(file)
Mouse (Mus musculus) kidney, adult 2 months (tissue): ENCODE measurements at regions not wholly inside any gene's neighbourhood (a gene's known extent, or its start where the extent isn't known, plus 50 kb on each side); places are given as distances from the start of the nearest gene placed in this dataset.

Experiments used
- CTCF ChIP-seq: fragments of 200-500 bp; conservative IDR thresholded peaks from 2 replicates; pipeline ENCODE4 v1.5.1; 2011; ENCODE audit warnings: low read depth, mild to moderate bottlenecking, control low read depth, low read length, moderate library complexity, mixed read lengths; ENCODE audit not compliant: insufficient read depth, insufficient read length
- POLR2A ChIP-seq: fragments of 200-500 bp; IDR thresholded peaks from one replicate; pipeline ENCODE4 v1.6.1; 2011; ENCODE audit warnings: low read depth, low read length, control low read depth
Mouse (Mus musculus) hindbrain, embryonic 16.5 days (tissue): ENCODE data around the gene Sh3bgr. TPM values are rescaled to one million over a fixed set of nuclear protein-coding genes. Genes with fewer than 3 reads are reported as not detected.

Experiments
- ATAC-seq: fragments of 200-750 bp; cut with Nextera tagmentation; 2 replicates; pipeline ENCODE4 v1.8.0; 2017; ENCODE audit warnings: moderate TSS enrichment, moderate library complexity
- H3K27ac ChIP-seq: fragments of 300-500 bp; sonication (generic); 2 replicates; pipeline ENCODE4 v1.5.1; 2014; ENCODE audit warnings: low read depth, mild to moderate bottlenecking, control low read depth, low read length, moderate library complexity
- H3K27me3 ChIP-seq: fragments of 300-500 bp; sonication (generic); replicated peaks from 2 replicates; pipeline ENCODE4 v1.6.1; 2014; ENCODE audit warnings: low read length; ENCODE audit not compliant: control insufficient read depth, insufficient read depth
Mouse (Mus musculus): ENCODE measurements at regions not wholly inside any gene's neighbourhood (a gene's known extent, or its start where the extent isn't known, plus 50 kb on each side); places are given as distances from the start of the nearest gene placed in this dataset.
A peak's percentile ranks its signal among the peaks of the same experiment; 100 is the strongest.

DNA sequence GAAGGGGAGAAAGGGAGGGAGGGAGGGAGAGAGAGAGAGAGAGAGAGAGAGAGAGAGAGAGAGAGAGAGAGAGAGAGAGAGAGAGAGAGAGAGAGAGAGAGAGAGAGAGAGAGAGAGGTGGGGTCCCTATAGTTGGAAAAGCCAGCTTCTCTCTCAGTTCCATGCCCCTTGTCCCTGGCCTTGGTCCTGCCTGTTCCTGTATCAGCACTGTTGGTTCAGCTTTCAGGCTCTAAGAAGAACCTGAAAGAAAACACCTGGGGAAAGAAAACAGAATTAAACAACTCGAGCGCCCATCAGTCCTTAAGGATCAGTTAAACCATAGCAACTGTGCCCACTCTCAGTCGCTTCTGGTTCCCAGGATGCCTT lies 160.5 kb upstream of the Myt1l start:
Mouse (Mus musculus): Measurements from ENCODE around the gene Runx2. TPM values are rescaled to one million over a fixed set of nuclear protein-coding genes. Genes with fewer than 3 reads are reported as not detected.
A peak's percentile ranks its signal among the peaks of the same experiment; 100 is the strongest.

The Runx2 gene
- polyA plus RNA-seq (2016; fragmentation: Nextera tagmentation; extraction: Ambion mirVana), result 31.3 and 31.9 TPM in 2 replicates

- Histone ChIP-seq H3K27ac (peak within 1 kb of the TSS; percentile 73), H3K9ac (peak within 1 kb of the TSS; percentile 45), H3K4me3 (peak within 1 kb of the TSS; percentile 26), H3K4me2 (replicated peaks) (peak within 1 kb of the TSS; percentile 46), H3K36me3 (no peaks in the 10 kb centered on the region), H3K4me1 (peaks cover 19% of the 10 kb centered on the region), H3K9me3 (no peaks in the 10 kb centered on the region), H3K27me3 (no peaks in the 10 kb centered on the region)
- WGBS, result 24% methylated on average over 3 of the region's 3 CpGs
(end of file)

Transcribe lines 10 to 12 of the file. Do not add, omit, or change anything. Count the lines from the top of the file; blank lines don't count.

Mouse (Mus musculus): ENCODE measurements at regions not wholly inside any gene's neighbourhood (a gene's known extent, or its start where the extent isn't known, plus 50 kb on each side); places are given as distances from the start of the nearest gene placed in this dataset.
A peak's percentile ranks its signal among the peaks of the same experiment; 100 is the strongest.

DNA sequence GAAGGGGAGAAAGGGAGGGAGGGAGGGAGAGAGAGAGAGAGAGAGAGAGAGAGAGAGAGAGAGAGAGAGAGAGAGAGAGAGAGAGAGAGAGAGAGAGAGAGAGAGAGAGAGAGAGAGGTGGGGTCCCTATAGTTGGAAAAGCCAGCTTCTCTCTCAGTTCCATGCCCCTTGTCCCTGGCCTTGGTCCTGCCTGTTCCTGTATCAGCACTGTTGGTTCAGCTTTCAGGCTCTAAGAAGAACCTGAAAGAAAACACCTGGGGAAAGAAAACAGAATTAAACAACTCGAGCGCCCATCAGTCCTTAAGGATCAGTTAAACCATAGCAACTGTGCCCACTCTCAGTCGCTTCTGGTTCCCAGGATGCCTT lies 160.5 kb upstream of the Myt1l start: